Tuesday, January 27, 2009

Getting on with it

Walking away from the Japanese camp we were both trying to be optimistic despite Steve´s realistic take on the circumstances. In fact to be honest we were like stuff it, if tommorrow is good we'll just get on it and start climbing, there will be some crap weather but we´ll just sit it out. This was what we´ve spent a heap of money to come to try and what we´ve been thinking about for over a year and it was starting to feel like time was running out, already there wasn´t going to be time for another attempt if at first we didn´t make.

As it happened the next day was beautiful, clear and still. By lunchtime we´d pulled our ropes up, I´d taken another trip back to the bivi cave to the radio I´d forgotten and Jake was leading up a classic corner system which for the most part was dry. This lead to another beautiful pitch taking us up to the point where the wall really started to rear up into the vertical realm. Hauling had all the usual joys with a few extra pains unique to Patagonia. While rapping about 70m to free the bags from one of the many inverted steps that grabbed at the bags the wind picked up, it pulled at the rope and draged him 4 meters into the air then dropped him back down again.
It was then my turn and once again I found myself offroute. So on the topo this pitch says 7a+ (bolthangers) now this makes carrots seem quite friendly and logical. When establishing the route the first ascensionists must have been concerned about how many fixed hangers they would need for the rest of the route. They were using these 12mmx30mm sleeve bolts, they left the sleeves in but took the hanger and the bolt out so it is now BYO bolts and hangers. Understandable in a way but no less of a pain, you can imagine trying to find the way across a blank slab pitch that trends leftward for 45 meters with no gear but a few threaded holes in the rock that you hope matches the thread type of the bolts you brought along. There were a few options it seemed the FA´s realised this too and managed to partly bolt one of these options but end up abandoning it for the correct way. Sure enough I find myself at grips with the partly bolted option spying what I thought was another hole in the rock some large number of meters and insecure moves away from where I was and above the last bolt sleeve that I´d screw the threaded end of a dyna bolt into. The day was warming up and there was this little trickle of water slowly oozing down onto one of the holds I needed for my blast off move toward the next hole in the rock. There was no point procrastinating I just needed to get on with it, I gave the hold a rub with my little chalk rag and steped up. A few moves later I´m standing on a small footer above irreversible climbing in the middle of a seemingly blank expanse of granite looking at an orange stain on the rock that I thought was another bolt hole, it wasn´t! This is the sort of place you wish to put someone you really don´t like, someone who has really pissed you off.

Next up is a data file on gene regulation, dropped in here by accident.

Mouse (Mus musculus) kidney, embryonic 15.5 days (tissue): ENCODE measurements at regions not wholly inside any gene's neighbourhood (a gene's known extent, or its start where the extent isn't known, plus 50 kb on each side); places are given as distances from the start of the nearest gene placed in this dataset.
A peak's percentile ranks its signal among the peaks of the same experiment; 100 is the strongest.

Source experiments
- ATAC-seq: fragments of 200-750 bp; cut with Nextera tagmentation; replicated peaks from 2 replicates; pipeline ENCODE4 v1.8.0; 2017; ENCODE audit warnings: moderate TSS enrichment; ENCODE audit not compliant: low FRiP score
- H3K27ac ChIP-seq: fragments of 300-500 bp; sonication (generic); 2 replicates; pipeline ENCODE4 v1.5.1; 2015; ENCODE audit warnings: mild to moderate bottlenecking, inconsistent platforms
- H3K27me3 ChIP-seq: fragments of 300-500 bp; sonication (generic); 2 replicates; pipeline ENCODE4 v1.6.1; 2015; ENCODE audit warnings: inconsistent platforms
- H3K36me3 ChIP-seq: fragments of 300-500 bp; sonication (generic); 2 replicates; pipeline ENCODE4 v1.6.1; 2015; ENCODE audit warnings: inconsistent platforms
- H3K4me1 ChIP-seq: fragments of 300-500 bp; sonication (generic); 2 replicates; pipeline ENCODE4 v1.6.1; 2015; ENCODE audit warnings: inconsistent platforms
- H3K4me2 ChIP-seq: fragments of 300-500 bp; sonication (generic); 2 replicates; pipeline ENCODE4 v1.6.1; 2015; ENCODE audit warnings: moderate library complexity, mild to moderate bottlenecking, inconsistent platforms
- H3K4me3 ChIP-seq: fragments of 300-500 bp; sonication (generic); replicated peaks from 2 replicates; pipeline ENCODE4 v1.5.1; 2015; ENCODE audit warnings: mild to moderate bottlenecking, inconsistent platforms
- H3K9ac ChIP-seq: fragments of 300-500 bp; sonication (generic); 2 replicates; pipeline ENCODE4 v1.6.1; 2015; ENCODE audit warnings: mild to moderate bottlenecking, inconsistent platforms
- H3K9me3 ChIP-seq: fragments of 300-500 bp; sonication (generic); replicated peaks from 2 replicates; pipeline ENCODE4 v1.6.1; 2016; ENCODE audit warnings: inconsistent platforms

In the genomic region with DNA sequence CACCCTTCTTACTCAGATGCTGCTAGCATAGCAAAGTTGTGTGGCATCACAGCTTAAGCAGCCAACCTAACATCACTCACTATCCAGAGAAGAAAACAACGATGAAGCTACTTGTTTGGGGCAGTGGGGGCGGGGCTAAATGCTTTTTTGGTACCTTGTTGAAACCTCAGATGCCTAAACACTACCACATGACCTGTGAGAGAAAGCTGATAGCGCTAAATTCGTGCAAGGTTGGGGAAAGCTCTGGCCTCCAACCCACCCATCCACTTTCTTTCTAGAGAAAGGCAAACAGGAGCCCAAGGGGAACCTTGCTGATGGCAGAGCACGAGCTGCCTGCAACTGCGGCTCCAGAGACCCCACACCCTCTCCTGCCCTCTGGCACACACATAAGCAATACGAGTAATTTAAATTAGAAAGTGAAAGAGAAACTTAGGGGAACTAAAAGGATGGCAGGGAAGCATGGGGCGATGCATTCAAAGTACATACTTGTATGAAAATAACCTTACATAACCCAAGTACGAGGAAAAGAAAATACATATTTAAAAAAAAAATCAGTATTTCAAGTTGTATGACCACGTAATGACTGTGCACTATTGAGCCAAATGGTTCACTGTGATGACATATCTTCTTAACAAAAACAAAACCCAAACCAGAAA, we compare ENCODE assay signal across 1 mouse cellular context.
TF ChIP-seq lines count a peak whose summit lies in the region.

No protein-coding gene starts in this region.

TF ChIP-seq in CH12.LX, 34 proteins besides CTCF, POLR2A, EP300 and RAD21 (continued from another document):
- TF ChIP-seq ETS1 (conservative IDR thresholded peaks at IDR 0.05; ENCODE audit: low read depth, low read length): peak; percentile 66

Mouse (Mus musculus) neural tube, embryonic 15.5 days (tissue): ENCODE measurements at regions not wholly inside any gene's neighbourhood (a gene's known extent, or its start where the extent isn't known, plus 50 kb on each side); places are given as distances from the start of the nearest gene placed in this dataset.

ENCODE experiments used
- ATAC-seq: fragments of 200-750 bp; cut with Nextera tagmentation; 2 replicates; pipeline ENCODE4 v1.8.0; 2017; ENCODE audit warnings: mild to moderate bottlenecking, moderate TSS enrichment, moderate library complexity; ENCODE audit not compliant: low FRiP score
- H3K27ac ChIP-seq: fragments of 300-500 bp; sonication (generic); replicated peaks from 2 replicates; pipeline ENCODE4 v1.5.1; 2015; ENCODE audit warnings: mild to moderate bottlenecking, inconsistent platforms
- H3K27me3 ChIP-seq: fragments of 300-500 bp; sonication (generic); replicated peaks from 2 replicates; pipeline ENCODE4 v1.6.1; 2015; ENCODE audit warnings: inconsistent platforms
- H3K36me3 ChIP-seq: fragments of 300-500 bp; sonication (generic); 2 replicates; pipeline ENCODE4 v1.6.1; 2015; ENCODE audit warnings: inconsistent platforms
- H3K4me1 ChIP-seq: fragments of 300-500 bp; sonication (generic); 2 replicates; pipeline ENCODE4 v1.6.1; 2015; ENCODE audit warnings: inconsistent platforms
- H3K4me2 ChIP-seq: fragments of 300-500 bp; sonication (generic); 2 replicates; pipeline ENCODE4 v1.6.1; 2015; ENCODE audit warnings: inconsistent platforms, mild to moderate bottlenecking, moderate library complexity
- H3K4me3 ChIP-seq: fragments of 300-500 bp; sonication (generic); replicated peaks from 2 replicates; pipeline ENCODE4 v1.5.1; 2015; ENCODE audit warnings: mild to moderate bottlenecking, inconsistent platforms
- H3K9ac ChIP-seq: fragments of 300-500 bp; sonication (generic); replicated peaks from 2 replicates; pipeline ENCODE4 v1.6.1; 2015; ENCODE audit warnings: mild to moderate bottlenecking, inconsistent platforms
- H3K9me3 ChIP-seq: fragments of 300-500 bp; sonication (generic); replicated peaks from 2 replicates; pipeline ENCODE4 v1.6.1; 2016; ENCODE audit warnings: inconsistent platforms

The only vague option I could see was to keep moving up, now at least 8 meters of slab was between me and the last bolt, the 8 meters below the bolt looked about as appertizing to fall onto as an inverted staircase. After some of the more cautious climbing I´v done I spied a piton and it dawned on me that I´d done it again, I´d found some a way to incorporate a little more excitment into a pitch that would have otherwise been a fairly casual grade 24, bolted face pitch.

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